The Department of Military History of the U.S. Army Command and General Staff College and the CGSC Foundation at Fort Leavenworth invite the public to attend the tenth in a series of lectures intended to educate the public about World War I during its 100-year commemoration. – Dr. Richard Faulkner, a professor of history at CGSC, will present “The Giant with Feet of Clay” in the Arnold Conference Room of the Lewis and Clark Center on Fort Leavenworth, March 16, at 6 p.m. Attendees are also invited to the reception that begins at 5:30 p.m.
When the U.S. entered World War I in April 1917 the U.S. Army was a small constabulary force whose outlooks, doctrine and organization was much more suited to the realities of nineteenth century warfare than to the crucible of the Great War. In a mere 19 months, this army of 280,000 expanded to over four million soldiers and embarked upon a crash course in waging mass industrial war. Although this expansion was a major feat of national mobilization, the systemic problems associated with growing the army and the challenges that it faced in learning to fight modern war against a well-trained and experienced enemy meant that the process was far from smooth. In this tenth lecture in the series, Dr. Faulkner will examine how well the U.S. Army met the myriad of difficulties presented in fighting the Great War and its effectiveness as a fighting force.
Dr. Richard S. Faulkner is a professor and the William A Stofft Chair of Military History at the U.S. Army Command and General Staff College at Fort Leavenworth, Kansas. He holds a Ph.D. in American History from Kansas State University and a master’s in American History from the University of Georgia. Faulkner served in the U.S. Army for 23 years as an armor officer and retired as a lieutenant colonel in 2006. His assignments in the Army included commanding a tank company in combat during operation Desert Storm and teaching American History at the United States Military Academy at West Point. His first book, The School of Hard Knocks: Combat Leadership in the American Expeditionary Forces, was awarded the Society for Military History’s Distinguished Book Prize for the best work in American military history in 2013. His second book, Pershing’s Crusaders: The American Soldier in World War I, was just published by the University Press of Kansas.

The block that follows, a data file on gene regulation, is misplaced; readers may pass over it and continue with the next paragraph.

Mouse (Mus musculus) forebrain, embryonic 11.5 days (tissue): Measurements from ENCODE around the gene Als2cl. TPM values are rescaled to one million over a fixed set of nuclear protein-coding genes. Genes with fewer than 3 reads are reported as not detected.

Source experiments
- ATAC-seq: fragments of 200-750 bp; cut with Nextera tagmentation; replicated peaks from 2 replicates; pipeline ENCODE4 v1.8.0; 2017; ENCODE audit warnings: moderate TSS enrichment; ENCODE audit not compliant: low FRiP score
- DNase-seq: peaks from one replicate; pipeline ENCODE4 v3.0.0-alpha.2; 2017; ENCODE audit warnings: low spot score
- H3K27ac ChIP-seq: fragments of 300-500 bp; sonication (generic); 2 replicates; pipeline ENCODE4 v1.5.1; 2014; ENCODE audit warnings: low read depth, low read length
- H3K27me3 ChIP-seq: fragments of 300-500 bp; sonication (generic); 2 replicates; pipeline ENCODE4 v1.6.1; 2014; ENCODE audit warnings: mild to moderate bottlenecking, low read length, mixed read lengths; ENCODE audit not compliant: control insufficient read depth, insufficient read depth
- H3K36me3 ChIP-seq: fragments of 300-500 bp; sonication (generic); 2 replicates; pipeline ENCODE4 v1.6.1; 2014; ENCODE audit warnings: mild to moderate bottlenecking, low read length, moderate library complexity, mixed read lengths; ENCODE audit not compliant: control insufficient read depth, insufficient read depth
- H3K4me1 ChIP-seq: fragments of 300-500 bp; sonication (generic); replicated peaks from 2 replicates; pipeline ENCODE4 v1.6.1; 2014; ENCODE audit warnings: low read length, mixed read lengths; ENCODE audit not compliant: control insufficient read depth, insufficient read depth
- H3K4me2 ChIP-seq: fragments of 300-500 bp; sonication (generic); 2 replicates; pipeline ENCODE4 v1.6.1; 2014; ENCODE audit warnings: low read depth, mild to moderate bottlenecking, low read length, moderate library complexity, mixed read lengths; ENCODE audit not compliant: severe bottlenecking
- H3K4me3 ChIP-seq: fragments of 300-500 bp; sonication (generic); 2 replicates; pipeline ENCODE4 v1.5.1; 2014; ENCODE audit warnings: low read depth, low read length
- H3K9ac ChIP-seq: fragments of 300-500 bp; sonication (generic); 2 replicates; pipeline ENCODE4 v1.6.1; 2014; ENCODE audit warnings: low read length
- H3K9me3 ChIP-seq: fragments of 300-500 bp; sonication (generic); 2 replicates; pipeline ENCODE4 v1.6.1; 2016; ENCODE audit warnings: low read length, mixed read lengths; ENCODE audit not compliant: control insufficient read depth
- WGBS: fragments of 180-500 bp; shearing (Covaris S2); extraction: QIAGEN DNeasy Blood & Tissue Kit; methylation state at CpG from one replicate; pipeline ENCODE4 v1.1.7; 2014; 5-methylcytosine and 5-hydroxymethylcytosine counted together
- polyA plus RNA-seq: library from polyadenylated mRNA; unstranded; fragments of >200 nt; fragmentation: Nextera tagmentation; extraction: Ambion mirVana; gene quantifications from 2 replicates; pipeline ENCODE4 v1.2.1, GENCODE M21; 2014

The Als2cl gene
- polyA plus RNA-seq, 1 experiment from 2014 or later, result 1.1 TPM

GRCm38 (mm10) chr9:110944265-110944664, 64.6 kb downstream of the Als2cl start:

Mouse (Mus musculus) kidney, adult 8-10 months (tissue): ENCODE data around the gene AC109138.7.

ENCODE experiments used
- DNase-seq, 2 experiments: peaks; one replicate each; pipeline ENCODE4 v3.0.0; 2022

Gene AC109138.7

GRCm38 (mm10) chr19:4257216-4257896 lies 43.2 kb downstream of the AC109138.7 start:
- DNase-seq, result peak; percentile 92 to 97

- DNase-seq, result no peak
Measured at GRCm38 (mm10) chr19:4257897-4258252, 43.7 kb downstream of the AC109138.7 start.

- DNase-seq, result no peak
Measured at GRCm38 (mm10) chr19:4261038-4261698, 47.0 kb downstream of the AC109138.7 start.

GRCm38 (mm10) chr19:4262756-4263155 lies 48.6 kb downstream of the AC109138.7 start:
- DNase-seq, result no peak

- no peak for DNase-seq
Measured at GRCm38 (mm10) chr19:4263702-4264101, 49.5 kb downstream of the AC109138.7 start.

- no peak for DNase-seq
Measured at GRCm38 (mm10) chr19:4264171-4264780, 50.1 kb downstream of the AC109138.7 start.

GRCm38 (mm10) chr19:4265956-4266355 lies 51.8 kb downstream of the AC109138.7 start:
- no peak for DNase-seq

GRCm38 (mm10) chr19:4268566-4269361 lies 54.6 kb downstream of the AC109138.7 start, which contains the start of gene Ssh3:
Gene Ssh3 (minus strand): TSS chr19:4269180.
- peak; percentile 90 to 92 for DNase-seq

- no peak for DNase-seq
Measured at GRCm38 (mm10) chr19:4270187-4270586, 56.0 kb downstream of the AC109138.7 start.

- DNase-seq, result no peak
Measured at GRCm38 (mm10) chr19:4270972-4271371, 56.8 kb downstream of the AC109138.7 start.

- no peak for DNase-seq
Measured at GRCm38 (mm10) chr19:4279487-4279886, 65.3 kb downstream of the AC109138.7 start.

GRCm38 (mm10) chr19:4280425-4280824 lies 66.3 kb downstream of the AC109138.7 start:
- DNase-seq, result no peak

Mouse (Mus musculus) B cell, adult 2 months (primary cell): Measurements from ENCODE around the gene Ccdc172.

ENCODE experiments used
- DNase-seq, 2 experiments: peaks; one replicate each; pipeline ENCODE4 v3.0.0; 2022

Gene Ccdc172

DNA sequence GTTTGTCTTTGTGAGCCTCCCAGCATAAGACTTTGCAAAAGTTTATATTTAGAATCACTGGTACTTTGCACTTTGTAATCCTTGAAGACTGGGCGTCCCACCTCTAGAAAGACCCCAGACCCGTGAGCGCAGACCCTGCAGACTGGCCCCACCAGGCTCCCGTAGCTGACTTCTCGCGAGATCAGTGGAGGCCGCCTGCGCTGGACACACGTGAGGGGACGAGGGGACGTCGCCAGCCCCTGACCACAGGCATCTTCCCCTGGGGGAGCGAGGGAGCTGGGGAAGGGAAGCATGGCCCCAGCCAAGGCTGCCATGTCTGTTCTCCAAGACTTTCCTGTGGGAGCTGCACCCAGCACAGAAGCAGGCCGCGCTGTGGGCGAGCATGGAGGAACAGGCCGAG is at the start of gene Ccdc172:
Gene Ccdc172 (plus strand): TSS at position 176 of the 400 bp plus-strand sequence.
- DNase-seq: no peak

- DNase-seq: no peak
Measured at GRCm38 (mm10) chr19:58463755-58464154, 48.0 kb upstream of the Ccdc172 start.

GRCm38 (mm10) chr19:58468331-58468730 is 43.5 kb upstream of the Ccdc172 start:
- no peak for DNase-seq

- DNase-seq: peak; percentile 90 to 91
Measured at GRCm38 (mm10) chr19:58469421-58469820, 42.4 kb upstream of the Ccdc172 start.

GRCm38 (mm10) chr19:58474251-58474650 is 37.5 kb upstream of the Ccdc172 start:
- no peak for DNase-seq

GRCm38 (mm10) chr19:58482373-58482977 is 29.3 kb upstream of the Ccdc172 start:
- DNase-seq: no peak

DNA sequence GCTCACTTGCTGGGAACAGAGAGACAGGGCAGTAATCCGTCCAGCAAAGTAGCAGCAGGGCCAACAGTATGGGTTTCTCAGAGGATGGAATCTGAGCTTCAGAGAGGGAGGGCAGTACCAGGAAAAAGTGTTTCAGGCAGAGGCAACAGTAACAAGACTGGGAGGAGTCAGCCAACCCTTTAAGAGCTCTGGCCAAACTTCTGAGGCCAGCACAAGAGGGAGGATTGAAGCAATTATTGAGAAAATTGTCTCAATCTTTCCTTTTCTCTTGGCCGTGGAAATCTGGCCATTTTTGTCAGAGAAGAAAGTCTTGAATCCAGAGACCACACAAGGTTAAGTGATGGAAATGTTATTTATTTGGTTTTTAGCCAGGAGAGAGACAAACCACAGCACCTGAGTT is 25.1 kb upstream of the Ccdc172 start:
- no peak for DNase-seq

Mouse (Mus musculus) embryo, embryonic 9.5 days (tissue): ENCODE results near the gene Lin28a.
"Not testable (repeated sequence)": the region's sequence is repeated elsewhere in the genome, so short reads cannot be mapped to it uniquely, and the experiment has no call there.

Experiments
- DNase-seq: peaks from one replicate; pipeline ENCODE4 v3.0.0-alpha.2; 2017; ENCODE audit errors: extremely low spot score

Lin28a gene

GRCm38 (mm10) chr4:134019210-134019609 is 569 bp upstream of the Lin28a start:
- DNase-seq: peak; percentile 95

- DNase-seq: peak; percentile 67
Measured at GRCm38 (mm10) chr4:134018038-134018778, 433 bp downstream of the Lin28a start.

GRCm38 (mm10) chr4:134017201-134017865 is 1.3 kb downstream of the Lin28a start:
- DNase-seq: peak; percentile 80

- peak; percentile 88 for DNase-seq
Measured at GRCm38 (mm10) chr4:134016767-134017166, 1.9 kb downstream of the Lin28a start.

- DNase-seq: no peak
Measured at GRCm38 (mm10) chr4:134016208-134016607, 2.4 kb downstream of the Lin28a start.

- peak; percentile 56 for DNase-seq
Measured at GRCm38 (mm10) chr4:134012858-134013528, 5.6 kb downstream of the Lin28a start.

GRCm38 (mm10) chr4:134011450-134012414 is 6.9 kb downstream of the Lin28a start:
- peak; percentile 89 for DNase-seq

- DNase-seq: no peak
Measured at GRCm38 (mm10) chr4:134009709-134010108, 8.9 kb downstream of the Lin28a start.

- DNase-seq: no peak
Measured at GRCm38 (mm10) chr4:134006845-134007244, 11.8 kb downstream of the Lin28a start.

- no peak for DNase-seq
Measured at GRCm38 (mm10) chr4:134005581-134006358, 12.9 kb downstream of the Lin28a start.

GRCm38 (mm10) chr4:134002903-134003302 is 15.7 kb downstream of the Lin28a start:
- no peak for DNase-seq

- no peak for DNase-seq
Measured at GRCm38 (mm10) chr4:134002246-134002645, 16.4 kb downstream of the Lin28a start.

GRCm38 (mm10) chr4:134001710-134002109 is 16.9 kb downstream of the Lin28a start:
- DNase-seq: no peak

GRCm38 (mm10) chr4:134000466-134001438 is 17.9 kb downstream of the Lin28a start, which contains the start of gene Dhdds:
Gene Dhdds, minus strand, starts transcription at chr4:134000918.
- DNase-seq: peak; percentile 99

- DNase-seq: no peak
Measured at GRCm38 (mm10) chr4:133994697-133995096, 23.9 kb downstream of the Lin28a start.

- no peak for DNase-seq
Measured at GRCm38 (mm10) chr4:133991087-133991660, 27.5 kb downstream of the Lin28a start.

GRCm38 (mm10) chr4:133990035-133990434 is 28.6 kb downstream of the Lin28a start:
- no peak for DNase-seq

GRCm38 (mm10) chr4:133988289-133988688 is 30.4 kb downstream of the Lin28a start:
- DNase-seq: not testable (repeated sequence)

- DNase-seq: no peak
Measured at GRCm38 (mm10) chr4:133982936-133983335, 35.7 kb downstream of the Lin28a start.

The CGSC Department of Military History hosts the General of the Armies John J. Pershing Great War Centennial Series with support from the CGSC Foundation. The lecture series intended to foster understanding of this world-changing conflict during its 100-year commemoration. More than any other single event, World War I was the decisive, shaping experience of the Twentieth Century. It was a brutal war that brought down four empires, led to revolution in Russia, and eventually brought the United States onto the world stage as a major power. We live with its results to this day. All lectures in the series are free and open to the public. Members of the public coming to the lectures from off-post will need to add extra time to check-in at the Fort Leavenworth visitor center. – For visitor information, see http://garrison.leavenworth.army.mil/index.php/myfort/services/services/gate-information.
For more information on this or other lectures in the series contact Dr. Shawn Faulkner, CGSC Department of Military History: email– firstname.lastname@example.org or phone– 913-684-2056.